Nigeria’s external debt stock skyrockets by 252.2% in a decade – World Bank

…principal repayment stood at $4.5bn in 2018

Nigeria’s total external debt stock grew sharply by 252.2 percent in a decade to $46.24 billion in 2018, from $13.1 billion in 2008, analysis of the World Bank International Debt Statistics 2020 shows.

According to the World Bank’s International Debt Statistics 2020, total external debt of low- and middle-income countries climbed 5.3 percent to $7.8 trillion last year, while net debt flows (gross disbursements minus principal payments) from external creditors tumbled 28 percent to $529 billion.

Although on average the external debt burden of low- and middle-income countries was moderate, several countries have been on a deteriorating debt trajectory since 2009, the report indicates.

The share of low- and middle-income countries with debt-to- Gross National Income (GNI) ratios below 30 percent has shrunk to 25 percent, down from 42 percent 10 years ago. Similarly, the share of countries with high debt-to-export ratios has climbed.

“To grow faster, many developing countries need more investment that meets their development goals,” World Bank Group President David Malpass said. “Debt transparency should extend to all forms of government commitments, both explicit and implicit. Transparency is a critical part of attracting more investment and building an efficient allocation of capital, and these are essential in our work to improve development outcomes.”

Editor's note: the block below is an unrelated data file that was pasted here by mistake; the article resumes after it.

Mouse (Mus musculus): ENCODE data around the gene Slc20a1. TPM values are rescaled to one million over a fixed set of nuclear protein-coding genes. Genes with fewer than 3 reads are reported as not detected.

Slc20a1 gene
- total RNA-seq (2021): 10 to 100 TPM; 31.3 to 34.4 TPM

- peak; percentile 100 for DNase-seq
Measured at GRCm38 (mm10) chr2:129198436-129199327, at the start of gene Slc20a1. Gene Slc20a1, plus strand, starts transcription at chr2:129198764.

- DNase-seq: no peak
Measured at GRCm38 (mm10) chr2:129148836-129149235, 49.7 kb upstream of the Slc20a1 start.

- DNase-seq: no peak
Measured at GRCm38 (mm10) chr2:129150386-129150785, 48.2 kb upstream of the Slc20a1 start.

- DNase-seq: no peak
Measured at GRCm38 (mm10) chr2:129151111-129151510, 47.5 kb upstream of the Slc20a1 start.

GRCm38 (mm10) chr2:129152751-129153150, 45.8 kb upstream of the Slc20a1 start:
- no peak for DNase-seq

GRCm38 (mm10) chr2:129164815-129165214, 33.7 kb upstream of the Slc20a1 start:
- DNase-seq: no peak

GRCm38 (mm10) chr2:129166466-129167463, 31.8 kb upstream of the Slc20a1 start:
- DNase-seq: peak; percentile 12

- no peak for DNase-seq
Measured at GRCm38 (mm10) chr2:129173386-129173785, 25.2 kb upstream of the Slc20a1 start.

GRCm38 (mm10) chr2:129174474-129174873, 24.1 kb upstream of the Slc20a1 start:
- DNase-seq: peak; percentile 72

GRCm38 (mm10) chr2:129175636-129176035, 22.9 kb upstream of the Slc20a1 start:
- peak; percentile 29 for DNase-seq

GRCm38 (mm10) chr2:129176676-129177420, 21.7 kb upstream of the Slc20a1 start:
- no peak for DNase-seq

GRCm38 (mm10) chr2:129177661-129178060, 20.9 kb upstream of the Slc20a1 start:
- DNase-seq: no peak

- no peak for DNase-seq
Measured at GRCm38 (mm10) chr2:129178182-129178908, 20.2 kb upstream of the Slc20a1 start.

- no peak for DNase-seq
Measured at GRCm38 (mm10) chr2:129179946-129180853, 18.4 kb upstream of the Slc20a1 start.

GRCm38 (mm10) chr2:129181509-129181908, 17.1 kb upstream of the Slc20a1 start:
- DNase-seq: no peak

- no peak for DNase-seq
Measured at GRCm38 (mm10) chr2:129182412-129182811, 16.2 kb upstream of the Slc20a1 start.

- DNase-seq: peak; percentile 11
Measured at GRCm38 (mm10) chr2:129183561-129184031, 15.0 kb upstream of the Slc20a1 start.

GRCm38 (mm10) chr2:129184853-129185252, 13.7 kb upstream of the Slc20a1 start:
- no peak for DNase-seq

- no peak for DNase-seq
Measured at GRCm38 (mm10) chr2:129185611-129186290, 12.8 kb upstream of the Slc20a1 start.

Debt stocks were driven up by a 15 percent jump in China, fuelled by investor appetite for renminbi-denominated assets. Excluding the 10 largest borrowers (Argentina, Brazil, China, India, Indonesia, Mexico, the Russian Federation, South Africa, Thailand, and Turkey), external debt stocks rose 4 percent. Sub-Saharan countries excluding South Africa saw debts stocks swell by 8 percent on average in 2018, and over half the countries in the region have seen external debt stocks double since 2009.

Nigeria’s external debt stock spiked 30 percent in 2017 but slowed to 16 percent last year.

Nigeria’s external debt stock as a percentage of GNI rose from 4 percent in 2008 to 12 percent in 2018 while its reserve to external debt stock plunged from 404 percent to 93 percent in the same period.

External long-term debt stock rose 240.7 percent to $43.91 billion in 2018 from $12.9 billion in 2014.

The report showed that Nigeria’s use of International Monetary Fund (IMF) credit surged some 862 percent from $242 million in 2008 to $2.33 billion in 2018, but averaged a negative rate of one percent in the last five years.

Principal re-payment of the long-term loan has steadily risen from 4.5 percent of the total external loan stock in 2008 to 9.6 percent last year following the repayment of $4.46 billion out of $46.24 billion debt stock.

Interest repayment, however, has skyrocketed by 1,418 percent from $87 million in 2008 to $1.32 billion in 2018.

The report also showed that as at 2018, more than 50 percent of Nigeria’s long-term external debt stock were public and publicly guaranteed and had grown by 526 percent to $24.42 billion from $3.9 billion in 2008.

Official creditors accounted for $13.75 billion while the multilaterals accounted for $10.87 billion of which the World Bank is owed $8.6 billion.

Private nonguaranteed debt as at 2014 made up about 70 percent of Nigeria’s long-term external debt stock at $8.99 billion but as of 2018 makes up about 44 percent at $19.49 billion.



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